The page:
Contact the Centre of Administration for Permissions to apply for a ministerial exemption and visit Ministerial Exemptions for more information on the types of ministerial exemptions permitted under the SFCR.

Import certification

Imported apples, onions and potatoes require an inspection certificate indicating minimum Canadian import requirements for quality, labelling, and packaging are met. The certificate is to be provided by the USDA, New Zealand Ministry for Primary Industries (apples) or by the CFIA.

Pesticide residues

The CFIA monitors both domestically grown and imported FFV for pesticide residues. Division 15 of the Food and Drug Regulations states that the pesticide residues found on fruits and vegetables should not exceed established maximum residue limits (MRL). These MRL's can be found in the online MRL database tool on the Health Canada website.

Sulphites

Sulphites are sulphur-based substances that may be used by suppliers of fresh fruit and vegetables as preservatives to prevent product spoilage and discoloration during storage and transport. The presence of sulphites in fresh fruit and vegetables may present a serious or life threatening health risk for sensitive individuals.

Imported fresh fruit or vegetables intended to be consumed raw and that are treated with sulphites are not permitted for sale in Canada. Only grapes are exempt from this restriction.

Resources

Refer to the Food-specific requirements and guidance – Fresh fruits or vegetables to view various guidance documents including:

Preventive controls for food – Fresh fruits or vegetables provide information on select preventive control practices to mitigate food safety risks associated with the preparation of fresh fruits or vegetables.

Regulatory requirements: Fresh fruits or vegetables explain the SFCR requirements related to fresh fruit or vegetables, including those related to importing.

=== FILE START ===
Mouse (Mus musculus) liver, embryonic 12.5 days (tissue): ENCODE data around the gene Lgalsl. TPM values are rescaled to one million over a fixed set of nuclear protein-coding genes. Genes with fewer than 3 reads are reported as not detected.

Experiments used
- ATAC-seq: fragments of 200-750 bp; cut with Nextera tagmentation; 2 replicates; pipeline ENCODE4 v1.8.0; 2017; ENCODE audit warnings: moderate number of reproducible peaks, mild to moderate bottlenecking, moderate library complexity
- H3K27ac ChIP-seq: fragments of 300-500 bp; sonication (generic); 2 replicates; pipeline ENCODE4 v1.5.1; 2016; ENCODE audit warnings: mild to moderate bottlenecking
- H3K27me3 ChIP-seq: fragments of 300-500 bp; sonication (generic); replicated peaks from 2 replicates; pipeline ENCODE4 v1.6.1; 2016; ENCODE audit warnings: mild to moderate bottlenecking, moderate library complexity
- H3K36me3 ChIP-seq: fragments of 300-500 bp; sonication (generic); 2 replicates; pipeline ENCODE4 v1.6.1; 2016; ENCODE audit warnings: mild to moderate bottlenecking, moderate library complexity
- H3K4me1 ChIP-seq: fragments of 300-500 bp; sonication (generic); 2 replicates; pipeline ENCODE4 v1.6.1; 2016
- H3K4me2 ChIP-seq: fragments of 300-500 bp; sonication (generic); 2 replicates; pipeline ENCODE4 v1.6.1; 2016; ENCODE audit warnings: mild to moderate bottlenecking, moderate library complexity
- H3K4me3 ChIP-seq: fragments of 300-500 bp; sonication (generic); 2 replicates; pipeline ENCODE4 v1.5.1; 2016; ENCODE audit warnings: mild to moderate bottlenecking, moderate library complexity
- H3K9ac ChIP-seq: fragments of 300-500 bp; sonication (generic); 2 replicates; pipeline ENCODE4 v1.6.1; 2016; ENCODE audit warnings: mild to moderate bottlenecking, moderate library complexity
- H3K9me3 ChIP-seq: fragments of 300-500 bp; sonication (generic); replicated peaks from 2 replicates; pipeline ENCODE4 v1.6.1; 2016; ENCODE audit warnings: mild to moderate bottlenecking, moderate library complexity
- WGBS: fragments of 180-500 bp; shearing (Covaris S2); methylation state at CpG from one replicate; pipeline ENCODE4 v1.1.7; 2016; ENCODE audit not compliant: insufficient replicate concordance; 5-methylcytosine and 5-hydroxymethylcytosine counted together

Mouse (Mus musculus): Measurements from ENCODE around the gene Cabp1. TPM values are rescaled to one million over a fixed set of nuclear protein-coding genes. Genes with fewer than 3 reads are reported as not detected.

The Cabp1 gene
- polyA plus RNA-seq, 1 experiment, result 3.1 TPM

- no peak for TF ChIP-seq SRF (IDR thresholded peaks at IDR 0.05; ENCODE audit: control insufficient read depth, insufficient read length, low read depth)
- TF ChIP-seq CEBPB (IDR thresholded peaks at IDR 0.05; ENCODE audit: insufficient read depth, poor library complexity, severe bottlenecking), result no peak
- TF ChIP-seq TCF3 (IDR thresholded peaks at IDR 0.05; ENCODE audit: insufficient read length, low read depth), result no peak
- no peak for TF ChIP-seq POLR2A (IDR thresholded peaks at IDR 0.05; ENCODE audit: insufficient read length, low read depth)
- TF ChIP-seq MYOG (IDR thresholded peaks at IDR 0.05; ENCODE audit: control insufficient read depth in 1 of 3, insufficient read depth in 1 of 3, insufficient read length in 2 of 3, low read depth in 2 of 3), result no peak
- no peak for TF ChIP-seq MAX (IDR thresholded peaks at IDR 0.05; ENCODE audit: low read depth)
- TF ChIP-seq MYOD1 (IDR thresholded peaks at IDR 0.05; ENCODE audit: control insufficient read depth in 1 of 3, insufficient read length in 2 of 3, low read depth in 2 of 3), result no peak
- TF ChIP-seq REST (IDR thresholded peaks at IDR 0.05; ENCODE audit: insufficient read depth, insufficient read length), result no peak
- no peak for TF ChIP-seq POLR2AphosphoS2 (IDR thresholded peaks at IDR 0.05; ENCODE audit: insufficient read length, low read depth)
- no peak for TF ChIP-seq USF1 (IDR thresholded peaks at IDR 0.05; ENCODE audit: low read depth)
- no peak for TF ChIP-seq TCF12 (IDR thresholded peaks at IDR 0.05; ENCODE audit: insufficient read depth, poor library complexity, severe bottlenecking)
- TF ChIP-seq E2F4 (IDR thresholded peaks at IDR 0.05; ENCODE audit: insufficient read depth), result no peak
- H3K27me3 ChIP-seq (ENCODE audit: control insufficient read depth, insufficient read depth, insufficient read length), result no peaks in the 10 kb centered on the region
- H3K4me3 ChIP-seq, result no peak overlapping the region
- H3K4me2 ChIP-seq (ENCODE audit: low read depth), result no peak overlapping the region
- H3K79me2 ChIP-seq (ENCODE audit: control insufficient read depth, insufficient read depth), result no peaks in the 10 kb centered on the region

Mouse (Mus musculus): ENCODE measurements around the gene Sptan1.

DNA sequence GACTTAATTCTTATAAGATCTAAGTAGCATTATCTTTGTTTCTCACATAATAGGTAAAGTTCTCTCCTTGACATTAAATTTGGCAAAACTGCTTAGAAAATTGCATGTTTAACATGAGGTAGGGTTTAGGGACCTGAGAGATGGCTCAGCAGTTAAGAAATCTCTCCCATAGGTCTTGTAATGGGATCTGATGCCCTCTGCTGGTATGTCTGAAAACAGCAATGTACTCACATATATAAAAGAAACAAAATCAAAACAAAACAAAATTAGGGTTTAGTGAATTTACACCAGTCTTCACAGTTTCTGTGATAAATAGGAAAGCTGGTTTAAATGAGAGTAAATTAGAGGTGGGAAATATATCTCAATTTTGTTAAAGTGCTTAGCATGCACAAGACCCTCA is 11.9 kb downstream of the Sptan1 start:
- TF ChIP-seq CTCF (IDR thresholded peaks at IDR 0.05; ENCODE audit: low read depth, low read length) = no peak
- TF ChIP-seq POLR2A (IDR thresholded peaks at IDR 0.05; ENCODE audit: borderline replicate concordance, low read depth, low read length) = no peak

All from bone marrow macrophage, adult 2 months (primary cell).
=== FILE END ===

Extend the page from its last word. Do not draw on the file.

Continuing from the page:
Standards of identity and grades for fresh fruit and vegetables

There are grades referred to in the Documents incorporated by reference – Safe Food for Canadians Regulations for specific fruits and vegetables. When imported, fruits or vegetables must meet the grades set in:

Labelling requirements

Imported fresh fruit or vegetables must also meet the labelling and packing requirements outlined in the SFCR. The Industry Labelling Tool is a food labelling reference for all industry that outlines the requirement for food labelling and advertising.

Labelling Requirements for Fresh Fruits and Vegetables outline the labelling requirements specific for fresh fruit or vegetables.

Organic fresh fruit or vegetables

Imported organic FFV may be certified to the Canadian Organic Standard by a CFIA accredited Certification Body or be certified in accordance with an equivalency arrangement established between Canada and the exporting country. Where an equivalency arrangement is in place, organic products may be certified by a certification body accredited by that country and recognized by Canada. All relevant Canadian legislation would also continue to apply for the imported product.

Any person who imports a product or markets it in Canada as an organic product must be able to demonstrate, at all times, that the product meets one of the requirements set out above and must retain the documents attesting that the product is organic.

For further information about organic products refer to the Organic Products web page.